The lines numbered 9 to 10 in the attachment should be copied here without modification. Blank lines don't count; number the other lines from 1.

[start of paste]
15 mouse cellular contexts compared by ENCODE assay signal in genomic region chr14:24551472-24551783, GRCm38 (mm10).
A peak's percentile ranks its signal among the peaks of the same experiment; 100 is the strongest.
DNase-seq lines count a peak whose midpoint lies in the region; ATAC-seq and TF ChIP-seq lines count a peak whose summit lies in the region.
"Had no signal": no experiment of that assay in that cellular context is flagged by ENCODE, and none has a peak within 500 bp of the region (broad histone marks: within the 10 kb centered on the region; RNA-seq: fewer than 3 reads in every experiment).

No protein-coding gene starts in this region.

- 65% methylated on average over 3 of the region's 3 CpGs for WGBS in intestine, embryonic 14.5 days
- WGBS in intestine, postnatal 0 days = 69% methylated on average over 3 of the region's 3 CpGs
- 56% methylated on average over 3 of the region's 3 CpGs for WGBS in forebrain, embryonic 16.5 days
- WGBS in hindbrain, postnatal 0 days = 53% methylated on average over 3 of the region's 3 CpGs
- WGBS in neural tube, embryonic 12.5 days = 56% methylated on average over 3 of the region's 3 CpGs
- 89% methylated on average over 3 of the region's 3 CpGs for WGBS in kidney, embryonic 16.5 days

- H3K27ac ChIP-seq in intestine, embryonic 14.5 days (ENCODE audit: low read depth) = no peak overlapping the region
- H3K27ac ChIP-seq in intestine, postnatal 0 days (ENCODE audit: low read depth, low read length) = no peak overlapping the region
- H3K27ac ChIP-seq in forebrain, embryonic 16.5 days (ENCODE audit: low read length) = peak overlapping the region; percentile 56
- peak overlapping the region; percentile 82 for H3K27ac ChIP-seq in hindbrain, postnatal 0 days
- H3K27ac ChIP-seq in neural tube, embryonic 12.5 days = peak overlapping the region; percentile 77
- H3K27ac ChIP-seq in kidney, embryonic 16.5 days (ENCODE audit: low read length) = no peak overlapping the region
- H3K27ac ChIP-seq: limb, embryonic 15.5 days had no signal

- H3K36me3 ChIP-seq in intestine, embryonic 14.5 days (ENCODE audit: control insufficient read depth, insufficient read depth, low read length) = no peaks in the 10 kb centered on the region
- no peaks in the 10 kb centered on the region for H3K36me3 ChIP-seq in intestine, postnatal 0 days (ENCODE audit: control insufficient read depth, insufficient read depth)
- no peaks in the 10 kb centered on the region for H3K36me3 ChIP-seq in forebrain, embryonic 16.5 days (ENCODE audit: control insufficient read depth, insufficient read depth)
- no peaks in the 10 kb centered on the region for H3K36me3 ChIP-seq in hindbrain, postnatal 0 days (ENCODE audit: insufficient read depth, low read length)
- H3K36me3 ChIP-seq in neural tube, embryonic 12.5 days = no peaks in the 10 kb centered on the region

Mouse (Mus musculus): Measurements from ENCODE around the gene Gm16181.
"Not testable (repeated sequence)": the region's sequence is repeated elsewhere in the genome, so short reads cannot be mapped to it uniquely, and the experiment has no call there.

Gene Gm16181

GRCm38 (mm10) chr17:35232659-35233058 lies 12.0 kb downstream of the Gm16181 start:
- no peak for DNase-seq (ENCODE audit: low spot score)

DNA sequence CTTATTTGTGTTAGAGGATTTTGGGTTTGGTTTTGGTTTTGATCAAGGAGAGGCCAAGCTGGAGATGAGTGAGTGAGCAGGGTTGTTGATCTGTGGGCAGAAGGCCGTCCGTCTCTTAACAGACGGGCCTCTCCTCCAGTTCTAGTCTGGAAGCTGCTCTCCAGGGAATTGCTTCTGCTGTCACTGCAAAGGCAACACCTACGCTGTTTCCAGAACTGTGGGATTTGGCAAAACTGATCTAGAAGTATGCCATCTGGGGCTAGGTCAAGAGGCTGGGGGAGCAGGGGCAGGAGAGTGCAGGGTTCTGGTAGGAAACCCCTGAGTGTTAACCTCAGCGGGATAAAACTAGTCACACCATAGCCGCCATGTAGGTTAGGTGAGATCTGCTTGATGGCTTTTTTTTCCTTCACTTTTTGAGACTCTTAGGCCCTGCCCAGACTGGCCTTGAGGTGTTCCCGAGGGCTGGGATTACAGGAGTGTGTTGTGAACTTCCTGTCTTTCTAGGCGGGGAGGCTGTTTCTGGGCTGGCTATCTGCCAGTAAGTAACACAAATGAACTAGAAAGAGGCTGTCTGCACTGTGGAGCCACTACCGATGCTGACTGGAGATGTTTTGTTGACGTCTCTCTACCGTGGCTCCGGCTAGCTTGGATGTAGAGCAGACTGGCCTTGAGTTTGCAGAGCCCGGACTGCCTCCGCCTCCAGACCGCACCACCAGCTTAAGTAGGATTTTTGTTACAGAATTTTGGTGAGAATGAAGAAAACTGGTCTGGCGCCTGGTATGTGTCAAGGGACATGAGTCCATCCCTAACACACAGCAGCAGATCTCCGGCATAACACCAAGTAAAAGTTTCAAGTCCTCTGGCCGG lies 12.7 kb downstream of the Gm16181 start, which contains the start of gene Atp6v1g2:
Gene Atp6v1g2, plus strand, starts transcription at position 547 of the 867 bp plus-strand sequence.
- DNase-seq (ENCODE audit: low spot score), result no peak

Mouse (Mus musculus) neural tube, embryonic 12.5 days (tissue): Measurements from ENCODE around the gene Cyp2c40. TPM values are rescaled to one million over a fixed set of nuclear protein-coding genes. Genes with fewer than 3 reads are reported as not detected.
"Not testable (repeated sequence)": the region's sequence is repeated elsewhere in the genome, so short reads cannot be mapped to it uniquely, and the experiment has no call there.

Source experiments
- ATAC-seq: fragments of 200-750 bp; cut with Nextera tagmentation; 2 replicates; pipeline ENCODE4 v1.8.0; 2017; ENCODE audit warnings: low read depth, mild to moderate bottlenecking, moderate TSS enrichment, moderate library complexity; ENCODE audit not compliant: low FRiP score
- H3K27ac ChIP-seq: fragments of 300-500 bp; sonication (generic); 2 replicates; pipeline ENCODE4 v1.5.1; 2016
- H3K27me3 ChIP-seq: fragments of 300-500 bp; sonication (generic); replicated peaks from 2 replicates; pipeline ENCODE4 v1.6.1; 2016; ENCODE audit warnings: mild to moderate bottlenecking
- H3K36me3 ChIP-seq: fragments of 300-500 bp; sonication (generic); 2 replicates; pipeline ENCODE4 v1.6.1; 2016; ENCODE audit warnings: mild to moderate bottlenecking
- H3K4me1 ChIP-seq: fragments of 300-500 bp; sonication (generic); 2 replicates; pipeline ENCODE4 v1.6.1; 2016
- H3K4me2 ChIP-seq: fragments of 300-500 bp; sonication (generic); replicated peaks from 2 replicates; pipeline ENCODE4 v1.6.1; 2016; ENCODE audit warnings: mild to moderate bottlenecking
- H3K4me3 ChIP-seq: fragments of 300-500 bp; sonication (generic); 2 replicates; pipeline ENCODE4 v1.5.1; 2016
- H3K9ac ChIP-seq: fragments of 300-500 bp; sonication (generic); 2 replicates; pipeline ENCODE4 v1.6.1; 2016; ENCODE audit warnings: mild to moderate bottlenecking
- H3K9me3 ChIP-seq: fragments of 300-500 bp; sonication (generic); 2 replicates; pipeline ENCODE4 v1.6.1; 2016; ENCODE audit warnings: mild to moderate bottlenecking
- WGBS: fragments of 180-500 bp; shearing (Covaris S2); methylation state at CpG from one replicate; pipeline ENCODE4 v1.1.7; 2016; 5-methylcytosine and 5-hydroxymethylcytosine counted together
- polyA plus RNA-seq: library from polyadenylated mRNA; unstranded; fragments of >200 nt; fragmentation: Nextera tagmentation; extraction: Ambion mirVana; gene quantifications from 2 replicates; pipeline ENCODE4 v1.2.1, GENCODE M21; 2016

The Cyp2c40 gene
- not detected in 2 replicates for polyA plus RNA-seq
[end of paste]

- WGBS in hindbrain, postnatal 0 days = 53% methylated on average over 3 of the region's 3 CpGs
- WGBS in neural tube, embryonic 12.5 days = 56% methylated on average over 3 of the region's 3 CpGs